Facebook announced on Thursday that "hundreds of millions" of users' passwords had been stored in unprotected plain text accessible by the company's employees. In a blog post titled "Keeping Passwords Secure," the social media giant said it had found no reason to believe the trove of passwords had been abused by its workers or accessed by anyone outside the company.
Facebook is losing its product chief Chris Cox, a top-ranking executive who spent more than a decade at the company, just a week after CEO Mark Zuckerberg announced a major new direction for the social network. The departure, announced Thursday, follows Zuckerberg’s announcement that Facebook FB, -2.46% will shift its emphasis to private messaging over public sharing. The change reflects Facebook’s changing audience and continued problems with serving as a conduit for misinformation and vitriol.
A bipartisan pair of senators on Tuesday introduced legislation that would prevent tech companies from amassing personal information about teenagers without their consent. The bill, introduced by outspoken tech critics Sen. Ed Markey (D-Mass.) and freshman Sen. Josh Hawley (R-Mo.), would prevent internet companies from targeting ads toward children and require the companies to provide more insight into how they collect and use children's data.
U.S. Sen. Elizabeth Warren’s ambitious plan to regulate Facebook, Google and Amazon as utilities and roll back some of their biggest acquisitions, is a giant stake in the ground for the 2020 presidential campaign -- but is it realistic? Would it really have the desired impact on competition and consumers?
Lina Khan, who wrote a semi-viral Yale Law Journal article about Amazon, is in talks to join the staff of the congressional panel overseeing antitrust issues, according to people familiar with the plans. Rep. David Cicilline chairs the panel. She comes from a school of antitrust thinkers who have called for breaking up Facebook.
Facebook deliberately broke privacy and competition law and should urgently be subject to statutory regulation, according to a devastating parliamentary report denouncing the company and its executives as “digital gangsters”. The final report of the Digital, Culture, Media and Sport select committee’s 18-month investigation into disinformation and fake news accused Facebook of purposefully obstructing its inquiry and failing to tackle attempts by Russia to manipulate elections.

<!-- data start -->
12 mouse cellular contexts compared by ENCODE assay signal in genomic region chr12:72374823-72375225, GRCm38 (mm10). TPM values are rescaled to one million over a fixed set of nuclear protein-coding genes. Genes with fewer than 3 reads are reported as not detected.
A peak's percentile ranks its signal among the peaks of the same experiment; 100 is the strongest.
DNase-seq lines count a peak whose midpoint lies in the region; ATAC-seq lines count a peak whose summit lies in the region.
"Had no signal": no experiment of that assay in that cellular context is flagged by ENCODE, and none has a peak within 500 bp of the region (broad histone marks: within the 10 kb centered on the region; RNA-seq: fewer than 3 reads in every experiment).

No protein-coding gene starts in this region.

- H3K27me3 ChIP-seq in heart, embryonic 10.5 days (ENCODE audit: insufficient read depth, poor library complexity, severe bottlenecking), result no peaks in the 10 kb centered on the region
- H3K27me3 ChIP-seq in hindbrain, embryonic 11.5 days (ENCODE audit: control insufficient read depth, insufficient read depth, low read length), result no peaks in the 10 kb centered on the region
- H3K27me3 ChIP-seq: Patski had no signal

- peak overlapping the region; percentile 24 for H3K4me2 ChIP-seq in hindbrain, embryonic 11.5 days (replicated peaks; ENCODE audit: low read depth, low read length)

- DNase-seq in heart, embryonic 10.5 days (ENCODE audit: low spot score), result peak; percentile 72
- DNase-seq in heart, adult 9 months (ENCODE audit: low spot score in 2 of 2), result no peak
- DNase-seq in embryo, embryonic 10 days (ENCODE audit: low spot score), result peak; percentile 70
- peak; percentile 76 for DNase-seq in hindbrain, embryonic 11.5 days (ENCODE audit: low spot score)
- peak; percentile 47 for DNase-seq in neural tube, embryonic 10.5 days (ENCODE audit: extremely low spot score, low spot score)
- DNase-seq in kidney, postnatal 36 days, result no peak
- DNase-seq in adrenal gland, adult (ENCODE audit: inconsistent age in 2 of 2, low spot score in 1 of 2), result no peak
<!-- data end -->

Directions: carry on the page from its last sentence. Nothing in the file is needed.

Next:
“Surveillance capitalism has taken human experience, specifically private human experience, and unilaterally claimed it as something to be bought and sold in the marketplace,” Dr. Zuboff told me during a visit to The Times’s office. “This new kind of marketplace trades in behavioral futures. It’s like a form of derivative. But it’s about us.”
As Facebook deals with the fallout from yet another privacy scandal, it’s worth unpacking how its Research app worked—especially because it serves as a good reminder for other apps you might already be using, particularly virtual private networks. It wasn’t just Facebook: Google also disabled a similar app on iOS devices on Wednesday. Both apps are still available on Android.
Apple said Wednesday that it has banned Facebook from using tools that let businesses control iPhones used by employees, following a news report that the social media giant has been monitoring the browsing habits of teenagers. Reuters reported that Apple took the punitive step a day after TechCrunch published an article saying Facebook has been paying teenagers as young as 13 to install an app called Facebook Research that is used it to monitor their internet browsing habits.
Only one in four Americans want online services such as Facebook and Google to collect less of their data if it means they would have to start paying a monthly subscription fee, according to a new survey from the Center for Data Innovation. Few surveys of Internet users’ attitudes toward online privacy ask about such tradeoffs, so the Center probed Americans’ reactions to a series of likely consequences of reducing online data collection.